There are only positive consequences to converting the U.S. 41 freeway to interstate status. History tells us there will be benefits for drivers and businesses.
The state Department of Transportation is in the midst of holding public informational sessions to explain what it will take to transform 132 miles of the highway — from its juncture with Interstate 43 in Howard to the Milwaukee County Zoo interchange — to an interstate, a process it hopes to have completed by 2014.
The list of benefits is short but significant.
A study six years ago by the American Association of State Highway and Transportation Officials indicated the I-43 corridor from Milwaukee to Green Bay led to a 30 percent rise in manufacturing jobs in the connecting communities. State Transportation Secretary Mark Gottlieb told the Green Bay Press-Gazette Wednesday that there is conclusive evidence that many companies prefer to locate near interstate highways.
Making this especially attractive to Northeastern Wisconsin is the fact that there is fertile business development potential on the route between Green Bay and Appleton.
It is also pleasing to hear that the conversion won’t require the elimination of any access points for drivers.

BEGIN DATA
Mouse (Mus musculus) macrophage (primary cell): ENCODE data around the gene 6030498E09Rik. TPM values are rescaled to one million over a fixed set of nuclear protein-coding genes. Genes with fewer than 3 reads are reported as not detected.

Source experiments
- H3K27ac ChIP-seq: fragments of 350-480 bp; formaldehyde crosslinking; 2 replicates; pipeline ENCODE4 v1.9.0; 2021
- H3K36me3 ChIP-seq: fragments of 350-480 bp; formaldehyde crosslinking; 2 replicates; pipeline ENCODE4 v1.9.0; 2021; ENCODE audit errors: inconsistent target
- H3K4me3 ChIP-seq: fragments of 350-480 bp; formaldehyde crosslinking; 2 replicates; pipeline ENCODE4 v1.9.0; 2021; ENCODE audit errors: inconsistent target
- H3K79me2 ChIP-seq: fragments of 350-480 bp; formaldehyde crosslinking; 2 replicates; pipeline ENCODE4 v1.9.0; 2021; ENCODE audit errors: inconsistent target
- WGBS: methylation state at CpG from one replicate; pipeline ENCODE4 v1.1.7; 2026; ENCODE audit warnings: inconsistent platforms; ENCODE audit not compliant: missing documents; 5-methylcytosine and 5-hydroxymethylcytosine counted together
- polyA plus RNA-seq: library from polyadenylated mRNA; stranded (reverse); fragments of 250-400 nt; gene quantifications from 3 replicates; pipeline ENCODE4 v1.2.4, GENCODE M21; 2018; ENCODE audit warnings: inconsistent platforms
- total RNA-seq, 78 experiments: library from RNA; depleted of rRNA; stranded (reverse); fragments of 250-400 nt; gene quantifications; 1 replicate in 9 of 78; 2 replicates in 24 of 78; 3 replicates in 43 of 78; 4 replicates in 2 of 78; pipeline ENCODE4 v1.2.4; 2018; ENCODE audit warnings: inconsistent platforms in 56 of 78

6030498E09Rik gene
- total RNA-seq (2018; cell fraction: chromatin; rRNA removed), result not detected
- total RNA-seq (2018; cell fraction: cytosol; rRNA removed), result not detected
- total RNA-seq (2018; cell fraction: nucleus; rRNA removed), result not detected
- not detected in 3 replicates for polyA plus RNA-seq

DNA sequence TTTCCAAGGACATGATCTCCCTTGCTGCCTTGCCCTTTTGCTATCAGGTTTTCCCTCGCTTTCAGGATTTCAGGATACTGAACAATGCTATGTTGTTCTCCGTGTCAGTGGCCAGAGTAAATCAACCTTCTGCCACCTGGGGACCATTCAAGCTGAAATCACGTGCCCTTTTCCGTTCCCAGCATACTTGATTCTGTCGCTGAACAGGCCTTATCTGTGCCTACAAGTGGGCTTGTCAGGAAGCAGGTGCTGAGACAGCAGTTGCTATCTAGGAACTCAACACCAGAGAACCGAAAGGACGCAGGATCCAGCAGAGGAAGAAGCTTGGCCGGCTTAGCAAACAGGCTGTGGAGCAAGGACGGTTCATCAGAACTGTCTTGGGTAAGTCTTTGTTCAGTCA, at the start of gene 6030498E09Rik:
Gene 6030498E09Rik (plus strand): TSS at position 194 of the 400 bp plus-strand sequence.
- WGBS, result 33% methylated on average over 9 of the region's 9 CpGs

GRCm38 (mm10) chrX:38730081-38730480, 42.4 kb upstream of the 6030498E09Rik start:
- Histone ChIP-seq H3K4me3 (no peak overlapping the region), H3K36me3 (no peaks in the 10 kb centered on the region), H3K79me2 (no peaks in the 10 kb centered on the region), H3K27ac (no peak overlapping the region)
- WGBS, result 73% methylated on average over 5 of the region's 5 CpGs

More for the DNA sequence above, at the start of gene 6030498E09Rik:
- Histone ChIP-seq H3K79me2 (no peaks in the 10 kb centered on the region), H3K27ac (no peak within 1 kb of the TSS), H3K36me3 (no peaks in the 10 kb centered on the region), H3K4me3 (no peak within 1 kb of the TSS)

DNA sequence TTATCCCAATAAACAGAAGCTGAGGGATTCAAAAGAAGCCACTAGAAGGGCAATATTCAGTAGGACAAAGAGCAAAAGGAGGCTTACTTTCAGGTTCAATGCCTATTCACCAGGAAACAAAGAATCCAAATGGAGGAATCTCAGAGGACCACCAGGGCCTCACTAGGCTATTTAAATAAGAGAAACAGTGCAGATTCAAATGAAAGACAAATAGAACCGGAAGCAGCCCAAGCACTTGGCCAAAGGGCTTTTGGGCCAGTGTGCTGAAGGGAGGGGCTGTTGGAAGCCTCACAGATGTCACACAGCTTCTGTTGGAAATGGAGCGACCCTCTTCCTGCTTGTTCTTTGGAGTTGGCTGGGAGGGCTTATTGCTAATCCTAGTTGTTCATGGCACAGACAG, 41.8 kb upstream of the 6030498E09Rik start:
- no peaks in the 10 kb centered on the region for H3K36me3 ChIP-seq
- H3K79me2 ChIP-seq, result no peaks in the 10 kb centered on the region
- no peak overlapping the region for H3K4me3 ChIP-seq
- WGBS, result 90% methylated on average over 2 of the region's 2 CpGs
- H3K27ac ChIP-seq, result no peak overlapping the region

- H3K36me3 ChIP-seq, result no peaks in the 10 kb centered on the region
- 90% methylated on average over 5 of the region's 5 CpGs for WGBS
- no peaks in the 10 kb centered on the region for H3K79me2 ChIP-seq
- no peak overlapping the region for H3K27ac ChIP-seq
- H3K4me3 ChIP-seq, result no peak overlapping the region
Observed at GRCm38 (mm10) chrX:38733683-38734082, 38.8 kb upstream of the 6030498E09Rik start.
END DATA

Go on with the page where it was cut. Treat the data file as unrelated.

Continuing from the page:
Limited access was provided when U.S. 41 became a freeway. Although there will likely be some widening of shoulders and the addition of guardrails, drivers won’t have to worry about major reconstruction of the roadway to give it interstate status. As most area drivers know, there are enough traffic-slowing projects ongoing on U.S. 41 now.
Although highway officials must meet all environmental impact statement requirements, the conversion will not trample on any environmentally friendly land. The most significant cost will come from the installation of the blue interstate signs, which highway officials estimate will be about $12 million.
What the transformation will do for the landscape is put a cap on billboards. Those already established will be allowed to stay but no additional billboard sites will be allowed, with attrition eventually reducing the number.
The biggest unknown is the highway number that will be assigned. Although 41 would seem to be the obvious number, highway officials are aware it might cause confusion because U.S. 41 runs from Michigan’s Upper Peninsula to Florida. It’s a minor hurdle and whatever number is eventually assigned will quickly become part of drivers’ lexicon.
— Green Bay Press-Gazette